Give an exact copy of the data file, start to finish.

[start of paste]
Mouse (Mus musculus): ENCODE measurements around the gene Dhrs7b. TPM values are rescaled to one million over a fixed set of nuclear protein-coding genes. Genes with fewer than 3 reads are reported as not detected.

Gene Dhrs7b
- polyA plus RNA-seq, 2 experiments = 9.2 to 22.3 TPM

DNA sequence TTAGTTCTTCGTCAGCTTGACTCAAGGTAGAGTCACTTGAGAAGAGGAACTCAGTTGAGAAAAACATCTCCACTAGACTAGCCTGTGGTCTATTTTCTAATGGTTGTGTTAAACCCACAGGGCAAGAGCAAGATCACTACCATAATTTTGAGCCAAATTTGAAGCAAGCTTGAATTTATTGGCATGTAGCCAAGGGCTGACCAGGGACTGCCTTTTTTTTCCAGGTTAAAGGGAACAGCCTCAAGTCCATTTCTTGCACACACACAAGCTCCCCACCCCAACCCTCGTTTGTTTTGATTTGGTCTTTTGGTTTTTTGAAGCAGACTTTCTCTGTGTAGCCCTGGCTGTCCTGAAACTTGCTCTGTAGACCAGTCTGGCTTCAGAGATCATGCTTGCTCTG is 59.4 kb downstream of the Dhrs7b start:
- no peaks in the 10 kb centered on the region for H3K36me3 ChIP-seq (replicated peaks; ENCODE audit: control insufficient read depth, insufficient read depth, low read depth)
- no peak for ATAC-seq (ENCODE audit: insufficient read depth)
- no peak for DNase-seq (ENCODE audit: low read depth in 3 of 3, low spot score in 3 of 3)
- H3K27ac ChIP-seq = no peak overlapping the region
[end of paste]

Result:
Mouse (Mus musculus): ENCODE measurements around the gene Dhrs7b. TPM values are rescaled to one million over a fixed set of nuclear protein-coding genes. Genes with fewer than 3 reads are reported as not detected.

Gene Dhrs7b
- polyA plus RNA-seq, 2 experiments = 9.2 to 22.3 TPM

DNA sequence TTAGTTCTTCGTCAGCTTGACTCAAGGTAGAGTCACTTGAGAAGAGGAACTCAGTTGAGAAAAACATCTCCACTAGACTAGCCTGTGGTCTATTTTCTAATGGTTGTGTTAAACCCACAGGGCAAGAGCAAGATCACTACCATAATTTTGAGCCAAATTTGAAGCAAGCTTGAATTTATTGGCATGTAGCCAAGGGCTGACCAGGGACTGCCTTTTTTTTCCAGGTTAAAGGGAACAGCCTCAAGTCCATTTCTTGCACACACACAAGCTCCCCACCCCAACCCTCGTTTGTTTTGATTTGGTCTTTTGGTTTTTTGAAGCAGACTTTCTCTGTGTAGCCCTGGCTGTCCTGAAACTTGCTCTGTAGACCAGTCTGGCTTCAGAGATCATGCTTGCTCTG is 59.4 kb downstream of the Dhrs7b start:
- no peaks in the 10 kb centered on the region for H3K36me3 ChIP-seq (replicated peaks; ENCODE audit: control insufficient read depth, insufficient read depth, low read depth)
- no peak for ATAC-seq (ENCODE audit: insufficient read depth)
- no peak for DNase-seq (ENCODE audit: low read depth in 3 of 3, low spot score in 3 of 3)
- H3K27ac ChIP-seq = no peak overlapping the region